What is CBD Oil? A Comprehensive Guide

What is CBD oil

Cannabidiol (CBD) oil has become increasingly popular in recent years, with many people turning to this natural remedy for various health concerns and overall wellness. However, there is often confusion surrounding what CBD oil actually is, where it comes from, and how it is made. In this comprehensive guide, we will provide you with a clear understanding of CBD oil, backed by the latest scientific research and expert opinions.

What is CBD?

CBD stands for cannabidiol, a natural and non-intoxicating cannabinoid found abundantly in the hemp plant. Cannabinoids are chemical compounds that interact with the body’s endocannabinoid system, which plays a crucial role in regulating various physiological processes, such as pain, mood, appetite, and sleep (1).

Clinical evidence has shown that CBD may be effective in treating several neuropsychiatric disorders, including:

  • Epilepsy: A 2018 study published in the New England Journal of Medicine found that CBD significantly reduced seizure frequency in patients with Lennox-Gastaut syndrome and Dravet syndrome, two rare forms of epilepsy (2).
  • Anxiety: A 2019 study published in the Journal of Clinical Medicine concluded that CBD has promising potential as a treatment for various anxiety disorders, such as generalized anxiety disorder, social anxiety disorder, and post-traumatic stress disorder (3).
  • Schizophrenia: A 2017 study published in the American Journal of Psychiatry found that CBD may be an effective adjunctive treatment for schizophrenia, improving both positive and negative symptoms (4).

Additionally, numerous anecdotal reports suggest that CBD oil and other CBD products may help people (and pets) with various other medical conditions, such as chronic pain, inflammation, and insomnia (5).

Defining CBD Oil

CBD oil, or cannabidiol oil, is an oil created by extracting CBD from a cannabis or hemp plant. The resulting oil contains high concentrations of CBD and may vary in levels of other cannabinoids or plant compounds, depending on the extraction method and the plant source. CBD oil can come in various product forms, including:

  • Capsules
  • Oil tinctures
  • Vape oils
  • Edibles

There are also multiple types of CBD oil, such as:

  • PCR (phytocannabinoid-rich) hemp oil or PCR CBD oil
  • Full-spectrum CBD
  • Broad-spectrum CBD
  • CBD isolate

Each type of CBD oil has unique chemical properties and benefits, suiting different needs and requirements based on the desired cannabinoid and terpene profiles.

What is CBD oil

The Source of CBD

CBD is found exclusively in the cannabis plant, which includes both hemp and marijuana. While hemp and marijuana come from the same plant species, Cannabis sativa, their cannabinoid and terpene profiles differ significantly due to selective breeding and cultivation practices (6).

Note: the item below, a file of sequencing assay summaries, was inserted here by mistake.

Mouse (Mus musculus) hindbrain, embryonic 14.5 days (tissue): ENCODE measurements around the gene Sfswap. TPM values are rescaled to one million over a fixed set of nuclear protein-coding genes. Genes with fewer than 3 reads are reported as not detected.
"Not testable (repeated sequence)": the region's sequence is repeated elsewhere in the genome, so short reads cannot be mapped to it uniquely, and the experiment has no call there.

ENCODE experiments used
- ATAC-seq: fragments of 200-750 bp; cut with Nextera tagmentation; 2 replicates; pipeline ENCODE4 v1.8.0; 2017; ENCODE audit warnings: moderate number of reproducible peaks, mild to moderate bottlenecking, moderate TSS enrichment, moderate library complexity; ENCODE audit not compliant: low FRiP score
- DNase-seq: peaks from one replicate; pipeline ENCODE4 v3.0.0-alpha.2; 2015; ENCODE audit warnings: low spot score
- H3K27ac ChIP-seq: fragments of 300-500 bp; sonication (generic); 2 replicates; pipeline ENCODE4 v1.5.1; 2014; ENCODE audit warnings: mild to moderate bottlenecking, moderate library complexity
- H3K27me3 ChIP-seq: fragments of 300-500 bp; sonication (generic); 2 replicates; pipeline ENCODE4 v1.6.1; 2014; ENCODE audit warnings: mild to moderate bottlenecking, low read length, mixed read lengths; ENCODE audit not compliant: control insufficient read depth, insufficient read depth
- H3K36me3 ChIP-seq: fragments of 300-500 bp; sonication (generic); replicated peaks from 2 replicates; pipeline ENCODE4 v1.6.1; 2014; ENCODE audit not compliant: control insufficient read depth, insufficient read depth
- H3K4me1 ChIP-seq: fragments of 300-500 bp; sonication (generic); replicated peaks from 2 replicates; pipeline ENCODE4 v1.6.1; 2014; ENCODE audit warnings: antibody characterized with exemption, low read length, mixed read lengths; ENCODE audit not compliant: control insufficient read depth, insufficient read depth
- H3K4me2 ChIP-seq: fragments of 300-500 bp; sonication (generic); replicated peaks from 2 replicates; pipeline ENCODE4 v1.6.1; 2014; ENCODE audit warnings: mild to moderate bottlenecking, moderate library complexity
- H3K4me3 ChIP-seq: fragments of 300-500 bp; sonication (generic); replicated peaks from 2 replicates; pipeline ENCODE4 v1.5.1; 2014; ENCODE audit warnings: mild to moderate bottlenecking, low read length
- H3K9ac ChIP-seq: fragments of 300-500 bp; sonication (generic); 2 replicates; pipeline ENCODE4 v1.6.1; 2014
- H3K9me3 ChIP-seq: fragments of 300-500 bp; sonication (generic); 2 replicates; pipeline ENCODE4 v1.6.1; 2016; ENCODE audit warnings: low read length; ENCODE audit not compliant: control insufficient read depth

Hemp plants are specifically bred to contain very low levels of THC (usually 0.035% or less in Australia), making them a preferred source for those who want to avoid THC. Hemp also has a different spectrum of compounds, which may result in different therapeutic benefits compared to marijuana plants (7).

On the other hand, marijuana plants produce a broader range of cannabinoids and other compounds, particularly THC. Recent advancements in hemp farming have led to the development of PCR hemp plants, which allow for smaller crops with higher CBD yields (8).

Marijuana vs Hemp

CBD Oil Extraction Methods

There are several methods used to extract CBD from cannabis or hemp plants and create CBD oil. The three most popular extraction methods are:

  1. CO2 extraction
  2. Oil extraction
  3. Liquid solvent extraction

CO2 Extraction

The CO2 extraction method, particularly supercritical CO2 extraction, has become the most technologically advanced and recommended way to produce CBD oil. Although it is the most expensive method, it yields the most potent, safe, and chlorophyll-free extraction (9).

Supercritical CO2 extraction involves heating CO2 above 31.10°C and applying pressure at 1071psi, causing it to take on properties of both gas and liquid. The process uses a closed-loop extractor, which manipulates the CO2 states and extracts cannabinoids and other compounds from the plant material (10).

Oil Extraction

The oil extraction method, typically using olive oil, is one of the oldest extraction methods still used today. The process involves decarboxylating the plant material by heating it to a specific temperature to activate the chemical compounds. The oil and plant are then mixed and heated again, allowing the cannabinoids to be extracted (11).

However, oil extractions result in less concentrated extracts and have limitations in terms of storage due to the perishable nature of the oils.

Liquid Solvent Extraction

Solvent extractions often use low-grade alcohol, such as ethanol or isopropyl, to extract CBD. While this method is cheaper, it is also more dangerous due to the highly flammable nature of the chemicals used. Solvent extraction may also dissolve plant waxes and extract chlorophyll, which can give the CBD a bitter taste and reduce its potency (12).